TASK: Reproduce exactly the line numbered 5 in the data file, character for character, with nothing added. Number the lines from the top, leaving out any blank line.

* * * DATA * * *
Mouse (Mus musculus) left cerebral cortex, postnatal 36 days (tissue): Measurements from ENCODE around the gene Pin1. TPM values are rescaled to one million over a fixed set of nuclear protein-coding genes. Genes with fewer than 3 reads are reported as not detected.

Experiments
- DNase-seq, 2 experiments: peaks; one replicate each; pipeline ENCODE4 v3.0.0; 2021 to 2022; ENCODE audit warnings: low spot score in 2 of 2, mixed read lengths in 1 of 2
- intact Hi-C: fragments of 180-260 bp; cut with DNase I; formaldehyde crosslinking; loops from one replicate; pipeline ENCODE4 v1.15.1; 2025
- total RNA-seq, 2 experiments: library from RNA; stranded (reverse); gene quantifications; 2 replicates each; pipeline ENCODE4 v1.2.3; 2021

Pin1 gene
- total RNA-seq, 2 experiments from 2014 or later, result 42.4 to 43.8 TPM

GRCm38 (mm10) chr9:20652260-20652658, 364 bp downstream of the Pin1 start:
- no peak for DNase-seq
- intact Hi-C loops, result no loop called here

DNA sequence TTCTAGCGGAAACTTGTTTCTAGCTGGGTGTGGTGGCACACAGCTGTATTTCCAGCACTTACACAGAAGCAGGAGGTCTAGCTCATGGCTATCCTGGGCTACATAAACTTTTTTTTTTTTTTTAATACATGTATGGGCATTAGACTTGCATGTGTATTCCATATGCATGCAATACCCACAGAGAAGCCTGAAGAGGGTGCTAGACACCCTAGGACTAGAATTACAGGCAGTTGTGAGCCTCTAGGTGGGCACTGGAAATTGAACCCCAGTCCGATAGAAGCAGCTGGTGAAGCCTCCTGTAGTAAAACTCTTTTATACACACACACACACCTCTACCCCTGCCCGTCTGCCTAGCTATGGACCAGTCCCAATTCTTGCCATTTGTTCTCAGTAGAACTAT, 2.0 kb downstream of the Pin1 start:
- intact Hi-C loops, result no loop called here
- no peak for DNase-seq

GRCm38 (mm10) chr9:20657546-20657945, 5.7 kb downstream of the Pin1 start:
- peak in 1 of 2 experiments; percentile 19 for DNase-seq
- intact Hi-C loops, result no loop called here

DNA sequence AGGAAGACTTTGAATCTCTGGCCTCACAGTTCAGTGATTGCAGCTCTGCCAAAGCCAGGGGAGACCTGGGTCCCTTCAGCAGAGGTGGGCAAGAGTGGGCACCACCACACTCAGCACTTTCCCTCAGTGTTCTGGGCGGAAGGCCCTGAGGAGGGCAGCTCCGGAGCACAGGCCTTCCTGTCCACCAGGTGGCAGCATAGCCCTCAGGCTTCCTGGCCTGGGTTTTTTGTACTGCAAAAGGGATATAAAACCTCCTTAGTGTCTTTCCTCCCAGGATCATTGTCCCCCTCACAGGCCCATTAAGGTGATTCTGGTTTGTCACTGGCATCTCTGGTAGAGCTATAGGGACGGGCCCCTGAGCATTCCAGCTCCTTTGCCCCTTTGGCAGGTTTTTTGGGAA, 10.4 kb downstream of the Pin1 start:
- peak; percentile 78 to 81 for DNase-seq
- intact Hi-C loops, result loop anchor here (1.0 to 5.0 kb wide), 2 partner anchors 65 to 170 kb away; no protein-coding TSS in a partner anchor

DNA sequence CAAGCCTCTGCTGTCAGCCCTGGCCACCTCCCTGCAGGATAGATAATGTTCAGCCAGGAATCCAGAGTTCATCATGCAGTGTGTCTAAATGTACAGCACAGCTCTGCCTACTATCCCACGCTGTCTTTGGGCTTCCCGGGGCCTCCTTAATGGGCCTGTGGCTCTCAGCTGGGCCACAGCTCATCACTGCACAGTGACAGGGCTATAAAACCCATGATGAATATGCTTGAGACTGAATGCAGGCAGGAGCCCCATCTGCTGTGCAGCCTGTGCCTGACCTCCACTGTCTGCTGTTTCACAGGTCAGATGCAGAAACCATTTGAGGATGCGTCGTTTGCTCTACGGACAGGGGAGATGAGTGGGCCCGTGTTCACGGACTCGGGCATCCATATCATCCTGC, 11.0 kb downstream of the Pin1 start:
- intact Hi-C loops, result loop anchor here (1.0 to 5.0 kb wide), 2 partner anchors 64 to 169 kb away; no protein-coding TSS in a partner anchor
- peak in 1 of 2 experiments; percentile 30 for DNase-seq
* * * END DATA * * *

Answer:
- total RNA-seq, 2 experiments: library from RNA; stranded (reverse); gene quantifications; 2 replicates each; pipeline ENCODE4 v1.2.3; 2021